Opinion Column

Confront the world's meanness

Warren Kinsella, QMI Agency
Warren Kinsella

Warren Kinsella

The photograph, posted by a famous journalist isn't just horrible. It is beyond words.

CNN reporter Christiane Amanpour tweeted it to her 325,000 Twitter followers. The photograph shows three dead children arrayed for burial. Two of the children appear to be young enough to still be in diapers. They're babies. There's blood on their tiny faces. All three were murdered by militia loyal to Syrian dictator Bashar al-Assad last weekend. Forty-nine children were killed in Houla, in central Syria; in all, more than

100 civilians were butchered. The world's response? Just more talk, but no action.

In Canada, the federal government's response was equally a joke - many months after the Syrian genocide began, Foreign Affairs Minister John Baird finally decided to merely expel some Syrian diplomats. That's all. When I suggested online that the federal government's reaction to the worsening Syrian tragedy was pathetic, no less than Maher Arar concurred.

"Too little too late," agreed Arar, who was wrongly imprisoned and tortured in Syria in 2002-03, with the complicity of the RCMP. "This is no more than a face-saving tactic on the part of Canada."

The Syrian situation now merits military intervention by the civilized world - that is so obvious, it barely merits saying. Diplomacy has been an utter failure. The stability of the region, along with simple human decency, now requires that the West forcefully intercede.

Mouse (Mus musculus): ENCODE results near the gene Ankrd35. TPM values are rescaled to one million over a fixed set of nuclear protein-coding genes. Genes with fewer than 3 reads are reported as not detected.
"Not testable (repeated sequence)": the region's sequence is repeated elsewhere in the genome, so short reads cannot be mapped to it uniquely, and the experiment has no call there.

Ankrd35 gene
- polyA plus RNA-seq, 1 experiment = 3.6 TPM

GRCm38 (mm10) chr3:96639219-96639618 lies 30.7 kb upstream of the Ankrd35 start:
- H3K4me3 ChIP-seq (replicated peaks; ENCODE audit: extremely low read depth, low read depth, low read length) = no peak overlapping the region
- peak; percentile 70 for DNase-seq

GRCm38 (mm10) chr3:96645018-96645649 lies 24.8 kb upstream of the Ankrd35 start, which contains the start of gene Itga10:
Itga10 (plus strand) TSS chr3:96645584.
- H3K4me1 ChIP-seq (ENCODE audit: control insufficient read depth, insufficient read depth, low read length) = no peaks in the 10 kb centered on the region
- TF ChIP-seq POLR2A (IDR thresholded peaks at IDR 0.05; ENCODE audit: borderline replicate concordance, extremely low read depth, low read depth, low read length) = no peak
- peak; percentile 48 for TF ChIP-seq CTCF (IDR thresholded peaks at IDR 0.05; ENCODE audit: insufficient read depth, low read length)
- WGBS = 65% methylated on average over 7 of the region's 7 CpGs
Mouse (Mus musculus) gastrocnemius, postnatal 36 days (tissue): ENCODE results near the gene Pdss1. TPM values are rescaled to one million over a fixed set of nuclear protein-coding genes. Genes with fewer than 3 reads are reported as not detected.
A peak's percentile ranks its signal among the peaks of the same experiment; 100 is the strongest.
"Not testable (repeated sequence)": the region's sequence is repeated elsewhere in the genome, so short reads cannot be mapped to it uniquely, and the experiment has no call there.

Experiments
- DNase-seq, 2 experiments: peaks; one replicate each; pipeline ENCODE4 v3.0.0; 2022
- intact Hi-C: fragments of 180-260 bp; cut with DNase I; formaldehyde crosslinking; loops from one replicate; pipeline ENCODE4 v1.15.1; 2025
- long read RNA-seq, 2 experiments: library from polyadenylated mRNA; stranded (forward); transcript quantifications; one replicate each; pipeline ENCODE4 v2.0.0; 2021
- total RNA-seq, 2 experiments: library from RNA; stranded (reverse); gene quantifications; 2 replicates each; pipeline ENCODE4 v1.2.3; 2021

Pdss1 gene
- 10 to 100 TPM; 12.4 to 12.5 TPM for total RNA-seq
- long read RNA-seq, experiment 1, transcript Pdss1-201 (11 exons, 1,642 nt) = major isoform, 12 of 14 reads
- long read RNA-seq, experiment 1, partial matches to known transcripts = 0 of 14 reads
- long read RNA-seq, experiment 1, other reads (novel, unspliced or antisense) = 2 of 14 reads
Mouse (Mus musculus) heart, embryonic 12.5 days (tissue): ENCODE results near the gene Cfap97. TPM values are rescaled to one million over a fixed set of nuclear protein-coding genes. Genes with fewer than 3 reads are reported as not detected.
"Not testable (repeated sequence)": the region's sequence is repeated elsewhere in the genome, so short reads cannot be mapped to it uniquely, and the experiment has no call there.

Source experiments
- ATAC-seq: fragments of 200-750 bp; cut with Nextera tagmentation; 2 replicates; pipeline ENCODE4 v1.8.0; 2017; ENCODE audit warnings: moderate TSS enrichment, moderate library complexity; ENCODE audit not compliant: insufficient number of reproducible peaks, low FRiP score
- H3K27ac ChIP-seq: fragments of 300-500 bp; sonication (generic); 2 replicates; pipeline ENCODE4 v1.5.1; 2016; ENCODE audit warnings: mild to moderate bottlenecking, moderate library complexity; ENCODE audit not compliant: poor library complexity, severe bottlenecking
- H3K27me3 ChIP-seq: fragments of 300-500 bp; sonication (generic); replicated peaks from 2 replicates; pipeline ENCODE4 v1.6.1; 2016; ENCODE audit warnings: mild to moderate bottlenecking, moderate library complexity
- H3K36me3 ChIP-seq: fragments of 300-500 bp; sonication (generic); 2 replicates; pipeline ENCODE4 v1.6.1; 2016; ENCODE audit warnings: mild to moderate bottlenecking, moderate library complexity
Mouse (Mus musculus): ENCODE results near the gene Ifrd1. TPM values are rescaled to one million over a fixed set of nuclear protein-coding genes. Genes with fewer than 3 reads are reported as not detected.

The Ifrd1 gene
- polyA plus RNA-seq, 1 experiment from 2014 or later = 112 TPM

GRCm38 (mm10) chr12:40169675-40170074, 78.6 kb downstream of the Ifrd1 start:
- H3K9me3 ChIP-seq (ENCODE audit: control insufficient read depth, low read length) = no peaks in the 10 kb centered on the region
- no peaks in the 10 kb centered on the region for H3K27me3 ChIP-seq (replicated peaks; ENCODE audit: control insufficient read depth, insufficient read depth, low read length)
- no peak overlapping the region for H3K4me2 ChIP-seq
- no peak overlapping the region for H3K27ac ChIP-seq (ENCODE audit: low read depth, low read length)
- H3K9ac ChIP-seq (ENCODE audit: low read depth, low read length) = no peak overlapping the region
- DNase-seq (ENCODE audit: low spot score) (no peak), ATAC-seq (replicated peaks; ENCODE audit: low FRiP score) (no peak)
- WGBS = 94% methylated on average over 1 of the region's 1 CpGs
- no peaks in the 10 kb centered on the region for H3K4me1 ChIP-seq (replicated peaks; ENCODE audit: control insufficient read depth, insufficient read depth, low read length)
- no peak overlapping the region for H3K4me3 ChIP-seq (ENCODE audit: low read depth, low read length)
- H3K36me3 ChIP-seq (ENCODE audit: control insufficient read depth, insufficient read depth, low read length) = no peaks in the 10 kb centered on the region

The Syrian regime's massacres of its own people must be stopped, that is the inarguable truth. But that isn't the only truth, here. There's this: Our shared (and growing) indifference to horror. Amanpour's tweeted message read: "TAKE A MOMENT TO LOOK AT JUST ONE PICTURE: These children are lying in a morgue in Houla, Syria - waiting to be buried."

Those of us who follow the veteran journalist's award-winning work were surprised by the use of caps, and the almost pleading tone. By beseeching us to look at the photograph of those murdered children - by begging us to take just "a moment" - Amanpour was indirectly acknowledging a reality of modern life: We need to be shocked to act.

It happened again, on the same day, with the revelation that a Canadian website, Edmonton's Best Gore, had posted an actual film documenting the murder of a man.

The footage, which police say was shot in an apartment in Montreal's Snowdon neighbourhood, allegedly depicts Canadian fugitive Luka Rocco Magnotta committing acts that are too evil to be believed.

But what was equally shocking - and appalling - was Best Gore had the snuff film freely available for many days, and potentially tens of thousands of people around the globe had seen it, and done nothing.

Babies slaughtered, no one does anything; a man is literally slaughtered on-camera, and people want more.

God alone knows what any of this means.